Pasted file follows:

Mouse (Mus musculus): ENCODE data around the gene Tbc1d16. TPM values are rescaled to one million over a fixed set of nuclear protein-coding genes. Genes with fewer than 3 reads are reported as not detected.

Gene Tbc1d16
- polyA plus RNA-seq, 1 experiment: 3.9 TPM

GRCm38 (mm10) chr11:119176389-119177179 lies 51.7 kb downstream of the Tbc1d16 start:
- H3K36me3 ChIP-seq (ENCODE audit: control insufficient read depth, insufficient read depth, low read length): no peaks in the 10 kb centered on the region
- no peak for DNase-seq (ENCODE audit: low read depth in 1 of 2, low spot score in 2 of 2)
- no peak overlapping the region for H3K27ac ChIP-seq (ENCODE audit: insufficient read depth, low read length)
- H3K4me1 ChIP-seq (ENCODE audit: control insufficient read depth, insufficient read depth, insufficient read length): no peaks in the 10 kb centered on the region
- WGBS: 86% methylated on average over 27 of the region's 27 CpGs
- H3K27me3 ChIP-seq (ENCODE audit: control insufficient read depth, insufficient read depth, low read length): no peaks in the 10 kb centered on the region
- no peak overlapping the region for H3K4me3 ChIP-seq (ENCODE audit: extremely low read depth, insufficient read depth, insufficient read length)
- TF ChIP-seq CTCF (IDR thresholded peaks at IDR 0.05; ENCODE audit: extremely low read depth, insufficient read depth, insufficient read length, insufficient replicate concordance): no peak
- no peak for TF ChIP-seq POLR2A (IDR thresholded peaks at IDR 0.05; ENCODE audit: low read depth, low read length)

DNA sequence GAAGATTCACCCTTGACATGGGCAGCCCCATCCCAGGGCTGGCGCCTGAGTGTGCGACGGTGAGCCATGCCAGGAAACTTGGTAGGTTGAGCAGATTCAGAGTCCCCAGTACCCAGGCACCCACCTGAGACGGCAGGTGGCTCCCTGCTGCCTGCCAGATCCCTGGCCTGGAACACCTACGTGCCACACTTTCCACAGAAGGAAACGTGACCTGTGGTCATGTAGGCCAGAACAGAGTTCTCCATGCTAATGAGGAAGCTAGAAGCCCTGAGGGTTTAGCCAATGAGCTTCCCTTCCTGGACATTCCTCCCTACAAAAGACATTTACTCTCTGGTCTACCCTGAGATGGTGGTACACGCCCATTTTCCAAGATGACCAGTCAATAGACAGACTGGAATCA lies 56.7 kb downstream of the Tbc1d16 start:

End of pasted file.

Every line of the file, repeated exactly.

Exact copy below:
Mouse (Mus musculus): ENCODE data around the gene Tbc1d16. TPM values are rescaled to one million over a fixed set of nuclear protein-coding genes. Genes with fewer than 3 reads are reported as not detected.

Gene Tbc1d16
- polyA plus RNA-seq, 1 experiment: 3.9 TPM

GRCm38 (mm10) chr11:119176389-119177179 lies 51.7 kb downstream of the Tbc1d16 start:
- H3K36me3 ChIP-seq (ENCODE audit: control insufficient read depth, insufficient read depth, low read length): no peaks in the 10 kb centered on the region
- no peak for DNase-seq (ENCODE audit: low read depth in 1 of 2, low spot score in 2 of 2)
- no peak overlapping the region for H3K27ac ChIP-seq (ENCODE audit: insufficient read depth, low read length)
- H3K4me1 ChIP-seq (ENCODE audit: control insufficient read depth, insufficient read depth, insufficient read length): no peaks in the 10 kb centered on the region
- WGBS: 86% methylated on average over 27 of the region's 27 CpGs
- H3K27me3 ChIP-seq (ENCODE audit: control insufficient read depth, insufficient read depth, low read length): no peaks in the 10 kb centered on the region
- no peak overlapping the region for H3K4me3 ChIP-seq (ENCODE audit: extremely low read depth, insufficient read depth, insufficient read length)
- TF ChIP-seq CTCF (IDR thresholded peaks at IDR 0.05; ENCODE audit: extremely low read depth, insufficient read depth, insufficient read length, insufficient replicate concordance): no peak
- no peak for TF ChIP-seq POLR2A (IDR thresholded peaks at IDR 0.05; ENCODE audit: low read depth, low read length)

DNA sequence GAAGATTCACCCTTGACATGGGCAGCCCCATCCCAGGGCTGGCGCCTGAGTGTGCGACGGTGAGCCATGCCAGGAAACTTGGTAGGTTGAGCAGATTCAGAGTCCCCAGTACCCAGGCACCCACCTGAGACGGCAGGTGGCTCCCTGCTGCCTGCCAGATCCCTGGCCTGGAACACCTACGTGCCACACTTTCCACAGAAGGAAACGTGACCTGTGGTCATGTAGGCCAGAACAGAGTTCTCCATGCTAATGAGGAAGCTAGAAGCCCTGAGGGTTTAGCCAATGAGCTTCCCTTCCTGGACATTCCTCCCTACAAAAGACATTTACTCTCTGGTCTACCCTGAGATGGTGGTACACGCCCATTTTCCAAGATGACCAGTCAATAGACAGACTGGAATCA lies 56.7 kb downstream of the Tbc1d16 start: